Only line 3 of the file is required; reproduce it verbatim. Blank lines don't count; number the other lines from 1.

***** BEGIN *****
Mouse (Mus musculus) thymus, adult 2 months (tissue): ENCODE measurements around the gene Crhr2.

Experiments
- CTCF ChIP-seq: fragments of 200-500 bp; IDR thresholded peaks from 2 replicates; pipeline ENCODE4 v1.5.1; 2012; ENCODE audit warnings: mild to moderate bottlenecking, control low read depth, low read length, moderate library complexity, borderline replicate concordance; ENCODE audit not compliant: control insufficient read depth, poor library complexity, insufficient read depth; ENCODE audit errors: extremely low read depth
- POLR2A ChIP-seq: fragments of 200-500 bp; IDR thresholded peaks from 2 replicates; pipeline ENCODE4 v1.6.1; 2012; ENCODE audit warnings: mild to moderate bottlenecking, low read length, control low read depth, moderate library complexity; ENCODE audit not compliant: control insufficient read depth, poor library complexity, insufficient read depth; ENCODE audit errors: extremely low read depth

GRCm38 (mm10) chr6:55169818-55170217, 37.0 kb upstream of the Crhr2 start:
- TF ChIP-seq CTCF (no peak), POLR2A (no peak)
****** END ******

- CTCF ChIP-seq: fragments of 200-500 bp; IDR thresholded peaks from 2 replicates; pipeline ENCODE4 v1.5.1; 2012; ENCODE audit warnings: mild to moderate bottlenecking, control low read depth, low read length, moderate library complexity, borderline replicate concordance; ENCODE audit not compliant: control insufficient read depth, poor library complexity, insufficient read depth; ENCODE audit errors: extremely low read depth